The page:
I don’t know about you people, but as far as I’m concerned, things often don’t turn out as I hope they would. And mind you, it’s not because of carelessness or laziness or meanness on my part. I do my best. It’s just that I’m a short and frail boy-writer with a hat and with a propensity for tasting the bitter side of solitude.
I think that for a writer or artist it’s important to be able to live with defeat. Let’s face it, we’re frail and sensible dreamers, and life’s challenges often prove to be too much trouble for our faint hearts. Those of us who can live with defeat can convert griefs and woes into art that tickles hearts and challenges minds, and by doing so hopefully prosper. The ability to live with defeat as an artist isn’t inherent in everyone though, hence the reason why in all cultures artists have high suicide rates.
“Anyone can deal with victory. Only the mighty can bear defeat.”
― Adolf Hitler
Whether it’s romantic, artistic, professional, or financial defeat we encounter, I think we writers can turn it into characters with whom readers can sympathize, or tragic or amusing scenes, or engaging storylines. The pen and paper can make even the most mundane defeats solemn and inspiring. Just think of Shakespeare and of Dickens and of their often un-heroic literature.
Whatever defeat you’ve suffered, it’s always harder not to move on than it is to move on. I mean after every serious defeat you have two options: kill yourself, or carry on. It’s a lot harder to kill yourself than it is to move on. It takes a lot of courage to end your existence, a courage few posses. Besides, I think that in most cases it’s to everyone’s advantage if the defeated moves on. Defeat challenges the ego, it’s true, but it strengthens the mind and the body.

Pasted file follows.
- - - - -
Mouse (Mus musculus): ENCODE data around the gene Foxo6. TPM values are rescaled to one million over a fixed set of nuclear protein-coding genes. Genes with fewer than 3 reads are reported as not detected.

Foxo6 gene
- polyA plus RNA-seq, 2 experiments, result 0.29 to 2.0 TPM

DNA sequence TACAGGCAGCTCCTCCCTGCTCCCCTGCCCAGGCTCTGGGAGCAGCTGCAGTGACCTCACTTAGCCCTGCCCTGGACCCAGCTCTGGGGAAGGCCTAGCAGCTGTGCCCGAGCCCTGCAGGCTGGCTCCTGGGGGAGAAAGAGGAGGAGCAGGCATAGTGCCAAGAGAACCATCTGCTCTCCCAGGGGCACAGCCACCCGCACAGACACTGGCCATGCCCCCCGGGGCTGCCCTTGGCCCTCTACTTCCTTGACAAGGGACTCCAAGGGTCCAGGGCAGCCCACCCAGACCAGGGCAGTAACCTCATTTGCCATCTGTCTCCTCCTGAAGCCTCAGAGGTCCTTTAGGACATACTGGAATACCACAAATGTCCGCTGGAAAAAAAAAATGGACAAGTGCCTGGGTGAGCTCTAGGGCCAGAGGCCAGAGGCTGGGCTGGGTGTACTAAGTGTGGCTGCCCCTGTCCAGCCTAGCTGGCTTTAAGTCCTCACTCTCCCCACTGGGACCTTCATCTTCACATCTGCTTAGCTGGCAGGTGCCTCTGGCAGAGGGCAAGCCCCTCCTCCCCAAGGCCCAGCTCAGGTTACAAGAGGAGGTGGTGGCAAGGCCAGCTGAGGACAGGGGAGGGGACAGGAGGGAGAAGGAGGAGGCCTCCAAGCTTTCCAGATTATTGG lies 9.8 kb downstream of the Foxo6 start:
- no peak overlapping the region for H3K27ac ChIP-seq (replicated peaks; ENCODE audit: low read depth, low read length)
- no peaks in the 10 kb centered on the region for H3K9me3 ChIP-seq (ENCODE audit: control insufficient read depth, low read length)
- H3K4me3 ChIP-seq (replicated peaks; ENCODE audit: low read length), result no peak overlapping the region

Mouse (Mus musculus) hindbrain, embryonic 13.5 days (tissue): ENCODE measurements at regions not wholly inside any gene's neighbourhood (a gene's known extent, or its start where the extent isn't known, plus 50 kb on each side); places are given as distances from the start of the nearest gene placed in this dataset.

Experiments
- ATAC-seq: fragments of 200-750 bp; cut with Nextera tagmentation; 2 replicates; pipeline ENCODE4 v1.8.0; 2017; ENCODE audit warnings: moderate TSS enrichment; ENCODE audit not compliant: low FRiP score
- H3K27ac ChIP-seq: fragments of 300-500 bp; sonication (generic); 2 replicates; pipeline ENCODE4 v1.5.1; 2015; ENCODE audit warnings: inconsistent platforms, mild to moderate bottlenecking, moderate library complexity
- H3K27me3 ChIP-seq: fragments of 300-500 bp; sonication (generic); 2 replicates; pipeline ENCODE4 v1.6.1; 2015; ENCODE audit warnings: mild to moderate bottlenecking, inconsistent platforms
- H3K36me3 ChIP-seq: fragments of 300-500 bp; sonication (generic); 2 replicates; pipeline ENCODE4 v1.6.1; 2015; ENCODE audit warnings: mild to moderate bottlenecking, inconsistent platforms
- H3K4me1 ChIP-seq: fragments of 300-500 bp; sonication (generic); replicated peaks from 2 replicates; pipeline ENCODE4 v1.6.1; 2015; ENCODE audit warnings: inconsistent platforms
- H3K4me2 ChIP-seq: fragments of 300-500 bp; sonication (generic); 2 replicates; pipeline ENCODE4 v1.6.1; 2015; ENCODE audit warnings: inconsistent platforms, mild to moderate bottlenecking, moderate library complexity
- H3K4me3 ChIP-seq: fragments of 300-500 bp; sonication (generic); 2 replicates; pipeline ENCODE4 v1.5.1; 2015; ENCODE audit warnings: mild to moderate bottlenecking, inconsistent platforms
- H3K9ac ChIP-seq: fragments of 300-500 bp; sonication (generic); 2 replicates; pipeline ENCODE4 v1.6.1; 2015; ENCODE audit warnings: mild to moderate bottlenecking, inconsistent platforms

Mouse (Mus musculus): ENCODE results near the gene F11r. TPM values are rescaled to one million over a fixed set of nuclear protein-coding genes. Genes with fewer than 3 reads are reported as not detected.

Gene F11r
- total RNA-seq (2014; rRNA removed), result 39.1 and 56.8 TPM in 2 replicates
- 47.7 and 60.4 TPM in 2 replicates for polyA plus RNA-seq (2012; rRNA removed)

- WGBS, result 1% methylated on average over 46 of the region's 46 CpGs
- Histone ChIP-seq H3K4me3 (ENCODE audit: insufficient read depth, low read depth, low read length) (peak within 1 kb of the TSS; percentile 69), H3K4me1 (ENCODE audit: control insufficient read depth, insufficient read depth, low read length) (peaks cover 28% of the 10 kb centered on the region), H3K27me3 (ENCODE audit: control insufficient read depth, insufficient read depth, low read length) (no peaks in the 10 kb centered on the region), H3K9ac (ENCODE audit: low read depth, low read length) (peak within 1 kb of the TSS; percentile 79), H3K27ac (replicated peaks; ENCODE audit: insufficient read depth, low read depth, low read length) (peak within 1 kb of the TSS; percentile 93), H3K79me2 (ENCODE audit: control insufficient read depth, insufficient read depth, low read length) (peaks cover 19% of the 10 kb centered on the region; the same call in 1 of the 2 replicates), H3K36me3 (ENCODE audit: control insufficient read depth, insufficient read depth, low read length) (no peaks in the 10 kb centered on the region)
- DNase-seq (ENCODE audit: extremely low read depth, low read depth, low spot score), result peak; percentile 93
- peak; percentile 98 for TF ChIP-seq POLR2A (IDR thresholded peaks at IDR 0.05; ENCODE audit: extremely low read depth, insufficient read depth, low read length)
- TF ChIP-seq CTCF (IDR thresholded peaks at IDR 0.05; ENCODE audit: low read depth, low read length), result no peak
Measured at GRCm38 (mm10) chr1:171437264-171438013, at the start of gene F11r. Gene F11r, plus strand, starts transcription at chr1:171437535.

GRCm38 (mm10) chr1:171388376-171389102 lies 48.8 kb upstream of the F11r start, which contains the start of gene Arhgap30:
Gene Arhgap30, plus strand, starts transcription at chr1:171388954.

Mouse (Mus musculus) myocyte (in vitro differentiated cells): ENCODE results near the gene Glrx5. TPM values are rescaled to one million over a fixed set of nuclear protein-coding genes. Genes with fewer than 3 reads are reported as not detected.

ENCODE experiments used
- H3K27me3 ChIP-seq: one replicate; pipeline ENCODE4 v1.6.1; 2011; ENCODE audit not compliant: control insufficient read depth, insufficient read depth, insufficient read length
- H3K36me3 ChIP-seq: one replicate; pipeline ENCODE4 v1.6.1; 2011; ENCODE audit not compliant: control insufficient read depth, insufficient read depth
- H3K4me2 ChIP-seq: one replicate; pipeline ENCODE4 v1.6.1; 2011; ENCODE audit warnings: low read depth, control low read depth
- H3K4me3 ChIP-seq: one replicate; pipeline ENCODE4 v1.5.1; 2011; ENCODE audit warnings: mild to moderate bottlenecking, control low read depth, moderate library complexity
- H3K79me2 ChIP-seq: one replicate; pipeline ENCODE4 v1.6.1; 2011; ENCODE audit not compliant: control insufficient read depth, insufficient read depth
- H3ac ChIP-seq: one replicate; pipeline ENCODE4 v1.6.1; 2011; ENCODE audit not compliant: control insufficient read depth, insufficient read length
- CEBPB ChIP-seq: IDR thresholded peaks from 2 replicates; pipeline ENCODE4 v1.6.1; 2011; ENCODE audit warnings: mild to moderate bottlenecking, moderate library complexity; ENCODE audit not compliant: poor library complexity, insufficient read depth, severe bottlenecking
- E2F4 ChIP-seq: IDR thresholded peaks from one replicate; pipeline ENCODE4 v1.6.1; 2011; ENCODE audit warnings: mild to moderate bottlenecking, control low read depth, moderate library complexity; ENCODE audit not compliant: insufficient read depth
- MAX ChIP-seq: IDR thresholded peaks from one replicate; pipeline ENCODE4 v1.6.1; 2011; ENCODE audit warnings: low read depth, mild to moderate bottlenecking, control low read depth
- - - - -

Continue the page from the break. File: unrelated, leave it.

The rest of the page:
“Defeat may be victory in disguise;
The lowest ebb is the turn of the tide.”
— Loss and Gain – H.W. Longfellow
For writers and for artists in general defeat is more than it is for other people. It’s an opportunity. You can re-imagine life on paper, and you can change the end, and in a way you can enjoy what life has denied you, whether it’s love, advancement, or riches.
The drunkard is too busy drinking to enjoy his drink, to describe its taste, to look at its effects. It’s the same with the victor; he moves too fast and notices too little. Defeat slows down life, makes you see the details that until then you have ignored. And often those details are the key ingredients for good literature or art.
If you’re an artist, tasting bitter defeat can be better for your art than savoring sugary victory. But like all things in this life, defeat must be enjoyed with moderation. Dear literary friends, we must not let ourselves be defeated too often.